Chris Williams joins the ACA

The former president of IAB Canada lands a VP role with the industry body, as it evolves its digital mission.
Chris Williams 2016

In a move to expand its digital focus, the Association of Canadian Advertisers has brought a veteran of the medium into its fold.

The industry body has hired Chris Williams as VP digital, less than six months after he took on an advisory role with Public Works and Government Service Canada.

Williams, who was also the former IAB Canada president, coming into that role in 2012, is one of three VPs at the organization; Judy Davey joined last year as VP, media policy and marketing capabilities and Paul Hetu is VP, Montreal. 

The organization reshuffled its internal resources and combined that with some increased funding to support its strategic direction towards digital.

The goal of the new hire, according to Ron Lund, ACA’s president and CEO, is to expand efforts to push for greater transparency and accountability on the digital side of the business. “We’ve always have a great footprint with acknowledged leadership, lobbying work and industry work on behalf of our members on the traditional side; we wanted to become champions of digital as well.”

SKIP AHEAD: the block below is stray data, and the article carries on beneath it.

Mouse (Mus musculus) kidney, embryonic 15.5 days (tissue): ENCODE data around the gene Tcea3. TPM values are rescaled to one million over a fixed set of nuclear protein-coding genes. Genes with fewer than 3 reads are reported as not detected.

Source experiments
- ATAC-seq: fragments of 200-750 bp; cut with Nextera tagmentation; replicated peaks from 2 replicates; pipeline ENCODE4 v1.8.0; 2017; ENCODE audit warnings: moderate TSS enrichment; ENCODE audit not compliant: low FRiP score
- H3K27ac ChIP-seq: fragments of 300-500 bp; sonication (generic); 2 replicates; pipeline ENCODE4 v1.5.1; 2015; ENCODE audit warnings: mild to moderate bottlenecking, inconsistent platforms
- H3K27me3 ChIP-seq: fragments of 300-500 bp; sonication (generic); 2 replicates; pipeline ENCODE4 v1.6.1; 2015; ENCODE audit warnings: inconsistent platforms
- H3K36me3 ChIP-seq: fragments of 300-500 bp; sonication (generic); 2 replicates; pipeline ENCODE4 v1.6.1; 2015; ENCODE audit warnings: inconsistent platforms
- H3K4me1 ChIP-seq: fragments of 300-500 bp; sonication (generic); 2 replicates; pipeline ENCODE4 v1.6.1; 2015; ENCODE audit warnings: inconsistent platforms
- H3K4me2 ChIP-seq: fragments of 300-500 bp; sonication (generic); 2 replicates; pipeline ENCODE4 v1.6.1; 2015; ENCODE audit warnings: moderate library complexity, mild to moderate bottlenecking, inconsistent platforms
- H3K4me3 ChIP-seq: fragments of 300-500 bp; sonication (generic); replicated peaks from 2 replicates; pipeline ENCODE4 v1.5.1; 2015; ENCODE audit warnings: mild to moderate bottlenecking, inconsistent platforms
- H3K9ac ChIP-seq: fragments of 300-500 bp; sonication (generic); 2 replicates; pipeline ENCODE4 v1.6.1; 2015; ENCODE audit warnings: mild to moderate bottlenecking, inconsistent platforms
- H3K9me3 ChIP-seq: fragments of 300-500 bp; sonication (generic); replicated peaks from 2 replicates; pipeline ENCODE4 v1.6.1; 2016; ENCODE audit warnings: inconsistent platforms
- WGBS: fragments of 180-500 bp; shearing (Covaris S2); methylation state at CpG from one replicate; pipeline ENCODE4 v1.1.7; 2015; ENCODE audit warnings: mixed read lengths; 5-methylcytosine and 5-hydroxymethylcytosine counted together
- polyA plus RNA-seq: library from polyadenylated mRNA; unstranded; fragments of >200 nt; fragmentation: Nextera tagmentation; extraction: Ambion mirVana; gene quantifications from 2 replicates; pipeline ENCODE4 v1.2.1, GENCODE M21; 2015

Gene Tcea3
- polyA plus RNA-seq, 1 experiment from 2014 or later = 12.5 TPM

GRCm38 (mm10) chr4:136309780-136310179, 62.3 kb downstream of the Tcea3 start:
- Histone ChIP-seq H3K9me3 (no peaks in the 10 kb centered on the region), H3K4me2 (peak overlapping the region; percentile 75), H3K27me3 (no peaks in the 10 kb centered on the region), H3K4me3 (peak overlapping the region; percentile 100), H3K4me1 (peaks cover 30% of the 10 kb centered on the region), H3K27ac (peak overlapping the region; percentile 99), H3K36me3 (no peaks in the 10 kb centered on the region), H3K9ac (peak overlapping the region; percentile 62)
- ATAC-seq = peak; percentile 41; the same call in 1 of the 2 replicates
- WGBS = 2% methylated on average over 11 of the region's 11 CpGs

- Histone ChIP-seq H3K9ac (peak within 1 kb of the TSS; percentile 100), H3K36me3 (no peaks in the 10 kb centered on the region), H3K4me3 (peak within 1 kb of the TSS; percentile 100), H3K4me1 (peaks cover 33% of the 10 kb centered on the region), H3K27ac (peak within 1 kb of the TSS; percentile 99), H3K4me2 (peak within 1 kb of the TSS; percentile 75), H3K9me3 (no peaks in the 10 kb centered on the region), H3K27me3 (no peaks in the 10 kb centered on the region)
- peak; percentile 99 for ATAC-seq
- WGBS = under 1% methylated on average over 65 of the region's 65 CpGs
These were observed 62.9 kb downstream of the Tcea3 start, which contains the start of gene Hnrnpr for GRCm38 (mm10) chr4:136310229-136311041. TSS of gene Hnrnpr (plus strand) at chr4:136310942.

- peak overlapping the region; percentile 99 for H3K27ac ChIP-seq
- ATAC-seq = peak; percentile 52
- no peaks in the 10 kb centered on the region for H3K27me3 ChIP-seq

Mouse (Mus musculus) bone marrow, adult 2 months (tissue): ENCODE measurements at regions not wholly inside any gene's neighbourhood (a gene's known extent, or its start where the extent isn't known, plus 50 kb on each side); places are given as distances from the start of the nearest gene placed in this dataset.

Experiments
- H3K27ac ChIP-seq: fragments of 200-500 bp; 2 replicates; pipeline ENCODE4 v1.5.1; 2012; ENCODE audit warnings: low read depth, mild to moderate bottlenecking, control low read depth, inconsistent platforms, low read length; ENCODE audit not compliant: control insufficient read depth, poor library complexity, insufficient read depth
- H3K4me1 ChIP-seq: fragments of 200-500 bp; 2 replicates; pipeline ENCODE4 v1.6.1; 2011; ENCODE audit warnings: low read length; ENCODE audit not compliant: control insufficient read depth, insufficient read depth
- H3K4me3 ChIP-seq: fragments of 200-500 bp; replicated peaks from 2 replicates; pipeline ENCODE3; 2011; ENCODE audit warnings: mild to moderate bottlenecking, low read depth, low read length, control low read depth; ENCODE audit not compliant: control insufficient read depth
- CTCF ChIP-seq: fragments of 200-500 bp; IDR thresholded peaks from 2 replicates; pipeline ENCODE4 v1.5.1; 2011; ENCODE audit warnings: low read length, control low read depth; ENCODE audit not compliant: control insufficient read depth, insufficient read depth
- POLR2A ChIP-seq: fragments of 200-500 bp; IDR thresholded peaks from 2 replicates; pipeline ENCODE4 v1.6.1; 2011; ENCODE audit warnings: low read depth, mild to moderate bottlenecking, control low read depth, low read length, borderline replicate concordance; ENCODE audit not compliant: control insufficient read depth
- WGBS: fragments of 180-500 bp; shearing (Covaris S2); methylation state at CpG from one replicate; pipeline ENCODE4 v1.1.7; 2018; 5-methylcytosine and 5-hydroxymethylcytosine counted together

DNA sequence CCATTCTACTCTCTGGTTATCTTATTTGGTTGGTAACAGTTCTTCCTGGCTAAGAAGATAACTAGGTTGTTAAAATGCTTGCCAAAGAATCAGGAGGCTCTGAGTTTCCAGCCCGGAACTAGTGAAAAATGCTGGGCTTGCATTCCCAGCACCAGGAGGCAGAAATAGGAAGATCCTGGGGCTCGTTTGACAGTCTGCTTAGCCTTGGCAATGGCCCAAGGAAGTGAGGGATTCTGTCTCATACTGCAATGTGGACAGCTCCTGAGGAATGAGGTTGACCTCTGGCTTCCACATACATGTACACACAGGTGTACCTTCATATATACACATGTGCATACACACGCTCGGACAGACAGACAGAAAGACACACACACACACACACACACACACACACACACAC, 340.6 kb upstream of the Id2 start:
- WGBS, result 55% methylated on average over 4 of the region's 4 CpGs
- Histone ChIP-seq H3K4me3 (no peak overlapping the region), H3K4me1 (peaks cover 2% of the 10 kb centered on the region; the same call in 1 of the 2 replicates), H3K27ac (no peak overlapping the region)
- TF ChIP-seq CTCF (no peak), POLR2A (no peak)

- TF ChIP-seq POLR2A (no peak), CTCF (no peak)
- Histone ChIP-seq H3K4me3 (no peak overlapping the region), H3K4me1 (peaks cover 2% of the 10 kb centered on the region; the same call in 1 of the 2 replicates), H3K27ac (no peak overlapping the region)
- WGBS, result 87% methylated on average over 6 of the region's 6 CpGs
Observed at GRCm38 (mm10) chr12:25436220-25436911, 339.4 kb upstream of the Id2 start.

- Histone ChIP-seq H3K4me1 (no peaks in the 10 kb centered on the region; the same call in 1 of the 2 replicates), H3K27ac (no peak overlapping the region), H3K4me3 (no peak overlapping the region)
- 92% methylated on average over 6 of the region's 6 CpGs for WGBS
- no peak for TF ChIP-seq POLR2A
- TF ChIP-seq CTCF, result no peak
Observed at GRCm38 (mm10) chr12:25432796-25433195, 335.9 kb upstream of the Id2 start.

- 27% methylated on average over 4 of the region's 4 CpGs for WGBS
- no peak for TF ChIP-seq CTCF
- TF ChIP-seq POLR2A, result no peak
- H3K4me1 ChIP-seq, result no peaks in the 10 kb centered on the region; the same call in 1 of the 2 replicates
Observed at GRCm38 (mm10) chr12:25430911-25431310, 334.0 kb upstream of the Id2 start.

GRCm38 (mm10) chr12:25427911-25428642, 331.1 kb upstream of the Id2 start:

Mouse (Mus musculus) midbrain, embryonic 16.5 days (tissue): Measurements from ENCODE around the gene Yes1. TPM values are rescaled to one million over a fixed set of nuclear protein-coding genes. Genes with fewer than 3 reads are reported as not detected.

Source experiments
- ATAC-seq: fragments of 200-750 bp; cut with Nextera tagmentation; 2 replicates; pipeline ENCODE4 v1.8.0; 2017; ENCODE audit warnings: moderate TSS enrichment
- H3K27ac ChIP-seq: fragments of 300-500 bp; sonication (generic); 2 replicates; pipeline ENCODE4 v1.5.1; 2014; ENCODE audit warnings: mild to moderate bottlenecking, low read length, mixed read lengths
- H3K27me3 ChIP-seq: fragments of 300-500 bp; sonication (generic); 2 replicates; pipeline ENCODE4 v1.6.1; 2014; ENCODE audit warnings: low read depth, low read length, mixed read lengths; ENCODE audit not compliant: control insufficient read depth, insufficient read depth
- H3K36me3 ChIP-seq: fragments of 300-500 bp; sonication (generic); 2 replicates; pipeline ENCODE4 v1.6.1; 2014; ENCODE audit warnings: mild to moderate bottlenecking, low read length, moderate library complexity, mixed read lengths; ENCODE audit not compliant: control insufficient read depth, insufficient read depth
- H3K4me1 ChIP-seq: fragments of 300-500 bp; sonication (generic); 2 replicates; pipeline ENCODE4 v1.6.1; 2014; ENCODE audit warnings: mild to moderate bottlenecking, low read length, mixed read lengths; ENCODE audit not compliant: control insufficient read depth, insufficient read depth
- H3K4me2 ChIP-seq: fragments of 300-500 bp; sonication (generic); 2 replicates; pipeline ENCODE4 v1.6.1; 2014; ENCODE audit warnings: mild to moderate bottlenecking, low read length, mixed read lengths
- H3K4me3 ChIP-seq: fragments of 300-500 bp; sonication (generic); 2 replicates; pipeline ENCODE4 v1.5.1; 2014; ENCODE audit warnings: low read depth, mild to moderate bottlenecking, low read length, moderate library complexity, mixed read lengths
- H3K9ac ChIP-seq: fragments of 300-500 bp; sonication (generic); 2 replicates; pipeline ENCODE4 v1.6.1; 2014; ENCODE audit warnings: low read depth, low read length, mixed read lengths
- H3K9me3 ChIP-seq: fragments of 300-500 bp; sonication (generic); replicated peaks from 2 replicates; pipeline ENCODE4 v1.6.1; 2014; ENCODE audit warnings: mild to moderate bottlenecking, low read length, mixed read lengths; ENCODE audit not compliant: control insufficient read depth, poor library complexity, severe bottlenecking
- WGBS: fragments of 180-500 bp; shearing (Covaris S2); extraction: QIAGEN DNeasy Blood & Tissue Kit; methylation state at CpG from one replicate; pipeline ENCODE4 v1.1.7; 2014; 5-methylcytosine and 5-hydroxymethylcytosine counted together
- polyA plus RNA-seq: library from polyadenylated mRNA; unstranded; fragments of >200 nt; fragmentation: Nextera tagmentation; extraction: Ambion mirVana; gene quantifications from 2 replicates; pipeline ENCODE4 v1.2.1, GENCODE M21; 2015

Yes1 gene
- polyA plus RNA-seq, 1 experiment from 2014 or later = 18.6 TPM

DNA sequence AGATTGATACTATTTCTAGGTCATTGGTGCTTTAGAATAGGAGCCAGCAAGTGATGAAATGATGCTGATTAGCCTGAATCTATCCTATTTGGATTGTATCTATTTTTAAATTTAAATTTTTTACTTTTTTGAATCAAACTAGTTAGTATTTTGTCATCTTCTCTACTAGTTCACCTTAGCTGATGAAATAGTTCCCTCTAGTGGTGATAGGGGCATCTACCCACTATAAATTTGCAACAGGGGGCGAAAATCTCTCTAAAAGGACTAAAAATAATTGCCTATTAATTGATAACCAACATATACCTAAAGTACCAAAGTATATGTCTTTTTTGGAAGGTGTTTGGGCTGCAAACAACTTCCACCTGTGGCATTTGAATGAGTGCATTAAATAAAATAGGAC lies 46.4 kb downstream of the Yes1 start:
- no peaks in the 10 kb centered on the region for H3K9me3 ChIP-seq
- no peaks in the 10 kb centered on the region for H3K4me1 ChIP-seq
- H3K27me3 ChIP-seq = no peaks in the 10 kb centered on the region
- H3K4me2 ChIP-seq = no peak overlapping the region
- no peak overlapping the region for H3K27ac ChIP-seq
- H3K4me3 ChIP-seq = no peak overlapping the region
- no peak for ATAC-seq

The ACA has been taking a vocal stance on the issue of media transparency in recent months. Following the release of the Association of National Advertisers’ report on media transparency, Davey said that the organization was concerned about similar issues in Canada, noting an inconsistency in rebate returns, as well as a lack of transparency with spend on digital mediums for some of its clients.

The hire of Williams signals the organization’s commitment to continuing the conversation around digital transparency. Williams is a vocal advocate about clearer transparency, dealing with fraud-related issues and cleaning up the supply chain.

The addition of Williams to the VP suite at the ACA strengthens the organization’s ability to respond to a litany of concerns around bot fraud, data ownership, viewability and measurability, said Lund.

“It’s not always clear to marketers what they are dealing with, what model they are using. It’s pretty important for us to start to step in and delineate guidelines and benchmarks.”

In his work as a consultant after he left IAB Canada in 2014, Williams helped advertisers develop RFPs for programmatic partners, as well as understanding digital media buying guidelines.

That’s a skillset Lund said his organization needs and it will begin plugging into William’s intel with a number of initiatives, one of which is to clarify some of the murkiness around the digital ecosystem. Look out for reports that follow the money trail by specifying how much money is funneled into the trading desk, or the DSP or the SSP.

Williams officially started in the role last week.